It’s been a rough year for fans of the Mac Pro, especially after many expected an upgrade at WWDC in June and didn’t get it, and then never got any news at the next two Apple media events in September and October. In fact, every Mac was either updated or redesigned in 2012, including the MacBook Air, MacBook Pro, Mac Mini, and iMac. But amid all of those exciting releases, the Mac Pro was completely forgotten.

Apple reportedly gave the Mac Pro a minor update, upgrading the $2,499 base model to a 3.2 GHz quad-core Intel Xeon processor with an upgradable 3.33 GHz processor for an extra $500. For $3,799, the Mac Pro features two 2.4 GHz six-core Intel Xeon processors; however, the processors were the only difference. The Mac Pro did not get any new ports like USB 3.0 or Thunderbolt, or any redesign. Apparently, the only reason Apple bumped the specs at all was because Intel stopped making the older processors.

Ignoring the Mac Pro made some professional Apple users, including former Apple employee and current Google engineer Andy Hertzfeld, very, very upset.

“The Mac Pro is Apple's top of the line, expandable Macintosh, aimed at users who need lots of computing power and disk storage, like programmers or other professionals,” Hertzfeld wrote on his Google+ page. “It seems like it's stuck in time in 2010. The only thing that's still high-end about it is the bloated price. Even though I'm well aware that Apple's future lies increasingly with mobile iOS-based devices, it still makes no sense to drop the ball on your high-end desktop Mac so thoroughly, and to utterly disappoint your most loyal customers like yours truly. Why do an update at all if you hardly change anything? What's going on here?”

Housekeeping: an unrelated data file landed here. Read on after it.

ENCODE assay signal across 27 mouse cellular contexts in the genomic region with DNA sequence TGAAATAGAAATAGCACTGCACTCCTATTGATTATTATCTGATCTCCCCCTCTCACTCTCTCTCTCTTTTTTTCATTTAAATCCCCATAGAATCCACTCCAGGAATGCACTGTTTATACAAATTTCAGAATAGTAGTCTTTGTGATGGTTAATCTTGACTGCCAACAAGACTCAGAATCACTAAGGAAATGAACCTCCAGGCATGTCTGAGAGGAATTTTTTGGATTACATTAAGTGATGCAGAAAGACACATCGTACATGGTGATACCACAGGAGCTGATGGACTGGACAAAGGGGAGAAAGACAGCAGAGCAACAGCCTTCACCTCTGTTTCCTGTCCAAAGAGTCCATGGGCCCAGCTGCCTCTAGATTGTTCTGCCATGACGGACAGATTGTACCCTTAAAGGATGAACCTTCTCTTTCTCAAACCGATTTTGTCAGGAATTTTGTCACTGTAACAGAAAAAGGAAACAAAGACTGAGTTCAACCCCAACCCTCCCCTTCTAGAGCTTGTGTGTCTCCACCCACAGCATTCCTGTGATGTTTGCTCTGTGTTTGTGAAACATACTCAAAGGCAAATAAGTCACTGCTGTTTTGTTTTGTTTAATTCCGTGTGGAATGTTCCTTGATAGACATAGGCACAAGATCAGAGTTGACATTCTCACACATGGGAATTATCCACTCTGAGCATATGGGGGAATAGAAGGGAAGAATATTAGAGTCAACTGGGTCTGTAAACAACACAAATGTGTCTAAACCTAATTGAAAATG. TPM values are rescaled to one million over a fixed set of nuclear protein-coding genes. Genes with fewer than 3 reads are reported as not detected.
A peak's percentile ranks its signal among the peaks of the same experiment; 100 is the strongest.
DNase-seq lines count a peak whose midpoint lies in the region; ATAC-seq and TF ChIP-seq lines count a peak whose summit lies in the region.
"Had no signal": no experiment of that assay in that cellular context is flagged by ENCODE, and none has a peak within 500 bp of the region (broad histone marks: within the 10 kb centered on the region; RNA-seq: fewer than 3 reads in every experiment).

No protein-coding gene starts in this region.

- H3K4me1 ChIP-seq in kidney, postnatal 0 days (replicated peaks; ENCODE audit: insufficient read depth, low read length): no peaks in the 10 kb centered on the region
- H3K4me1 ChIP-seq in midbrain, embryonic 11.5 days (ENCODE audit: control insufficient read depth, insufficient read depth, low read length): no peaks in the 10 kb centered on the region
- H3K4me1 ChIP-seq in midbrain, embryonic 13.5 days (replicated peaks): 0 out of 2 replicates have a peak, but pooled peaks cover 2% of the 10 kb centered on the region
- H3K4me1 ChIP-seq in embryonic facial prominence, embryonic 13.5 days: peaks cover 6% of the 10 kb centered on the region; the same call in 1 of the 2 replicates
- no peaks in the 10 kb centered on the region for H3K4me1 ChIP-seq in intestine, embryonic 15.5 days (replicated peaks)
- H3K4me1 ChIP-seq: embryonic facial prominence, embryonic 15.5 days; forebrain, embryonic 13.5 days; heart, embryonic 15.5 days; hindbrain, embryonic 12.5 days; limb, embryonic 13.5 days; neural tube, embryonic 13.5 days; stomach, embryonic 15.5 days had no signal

Luckily, there is some hope for fans of the Mac Pro: Back in June, the New York Times' David Pogue received an explanation from Apple as to why the highest-end Mac was completely neglected:

“Many Apple observers also wonder if Apple thinks that desktop computers are dead, since not a word was said about the iMac and Mac Pro,” Pogue said. “An executive did assure me, however, that new models and new designs are under way, probably for release in 2013.”

It would’ve been kind of Apple to address both iTunes and the Mac Pro at its Tuesday event, but the fact that it didn’t doesn’t mean neither of those products will be released. Apple’s website still says iTunes 11 will be released in October, and as far as the Mac Pro goes, Tim Cook had some words for one troubled fan asking about that very desktop computer.

“Our pro customers are really important to us … don’t worry, as we’re working on something really great for later next year,” Cook wrote.

Just because Apple didn’t update all of its products on Tuesday doesn’t mean they’re dead – even though Mac Pro fans will certainly feel that way. If anything, Apple needs to spend its time to flesh these products out, but the iPad Mini and other holiday-oriented products simply took priority. These products were snubbed by Apple, but they aren’t dead. Not by a long shot.

2013 is a new year, after all.